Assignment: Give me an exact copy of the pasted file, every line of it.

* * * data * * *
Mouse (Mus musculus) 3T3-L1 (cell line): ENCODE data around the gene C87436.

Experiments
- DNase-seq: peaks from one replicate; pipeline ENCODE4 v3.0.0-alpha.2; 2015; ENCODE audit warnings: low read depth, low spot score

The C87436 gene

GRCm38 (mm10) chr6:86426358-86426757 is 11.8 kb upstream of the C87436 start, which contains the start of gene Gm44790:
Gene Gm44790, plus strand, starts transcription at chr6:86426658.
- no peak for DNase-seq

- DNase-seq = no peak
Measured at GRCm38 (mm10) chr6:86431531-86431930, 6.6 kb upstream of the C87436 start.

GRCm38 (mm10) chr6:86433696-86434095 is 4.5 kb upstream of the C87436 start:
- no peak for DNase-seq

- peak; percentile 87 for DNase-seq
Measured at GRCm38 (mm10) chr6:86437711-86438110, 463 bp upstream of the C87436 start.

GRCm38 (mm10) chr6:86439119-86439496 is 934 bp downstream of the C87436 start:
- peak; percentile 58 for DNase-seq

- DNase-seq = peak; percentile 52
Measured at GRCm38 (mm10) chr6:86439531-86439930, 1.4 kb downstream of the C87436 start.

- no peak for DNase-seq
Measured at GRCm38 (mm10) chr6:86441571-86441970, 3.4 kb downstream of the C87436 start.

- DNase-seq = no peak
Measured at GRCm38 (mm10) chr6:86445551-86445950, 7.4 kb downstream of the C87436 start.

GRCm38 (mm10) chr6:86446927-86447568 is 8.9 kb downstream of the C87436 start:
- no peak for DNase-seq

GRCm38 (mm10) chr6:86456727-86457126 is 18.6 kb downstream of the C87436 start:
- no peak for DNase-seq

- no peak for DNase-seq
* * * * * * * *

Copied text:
Mouse (Mus musculus) 3T3-L1 (cell line): ENCODE data around the gene C87436.

Experiments
- DNase-seq: peaks from one replicate; pipeline ENCODE4 v3.0.0-alpha.2; 2015; ENCODE audit warnings: low read depth, low spot score

The C87436 gene

GRCm38 (mm10) chr6:86426358-86426757 is 11.8 kb upstream of the C87436 start, which contains the start of gene Gm44790:
Gene Gm44790, plus strand, starts transcription at chr6:86426658.
- no peak for DNase-seq

- DNase-seq = no peak
Measured at GRCm38 (mm10) chr6:86431531-86431930, 6.6 kb upstream of the C87436 start.

GRCm38 (mm10) chr6:86433696-86434095 is 4.5 kb upstream of the C87436 start:
- no peak for DNase-seq

- peak; percentile 87 for DNase-seq
Measured at GRCm38 (mm10) chr6:86437711-86438110, 463 bp upstream of the C87436 start.

GRCm38 (mm10) chr6:86439119-86439496 is 934 bp downstream of the C87436 start:
- peak; percentile 58 for DNase-seq

- DNase-seq = peak; percentile 52
Measured at GRCm38 (mm10) chr6:86439531-86439930, 1.4 kb downstream of the C87436 start.

- no peak for DNase-seq
Measured at GRCm38 (mm10) chr6:86441571-86441970, 3.4 kb downstream of the C87436 start.

- DNase-seq = no peak
Measured at GRCm38 (mm10) chr6:86445551-86445950, 7.4 kb downstream of the C87436 start.

GRCm38 (mm10) chr6:86446927-86447568 is 8.9 kb downstream of the C87436 start:
- no peak for DNase-seq

GRCm38 (mm10) chr6:86456727-86457126 is 18.6 kb downstream of the C87436 start:
- no peak for DNase-seq

- no peak for DNase-seq